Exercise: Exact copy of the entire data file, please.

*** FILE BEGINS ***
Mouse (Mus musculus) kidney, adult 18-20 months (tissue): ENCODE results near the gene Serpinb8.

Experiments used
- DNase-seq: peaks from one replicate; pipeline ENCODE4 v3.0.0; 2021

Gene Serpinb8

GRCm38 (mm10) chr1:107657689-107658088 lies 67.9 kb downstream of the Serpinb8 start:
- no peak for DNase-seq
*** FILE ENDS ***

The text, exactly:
Mouse (Mus musculus) kidney, adult 18-20 months (tissue): ENCODE results near the gene Serpinb8.

Experiments used
- DNase-seq: peaks from one replicate; pipeline ENCODE4 v3.0.0; 2021

Gene Serpinb8

GRCm38 (mm10) chr1:107657689-107658088 lies 67.9 kb downstream of the Serpinb8 start:
- no peak for DNase-seq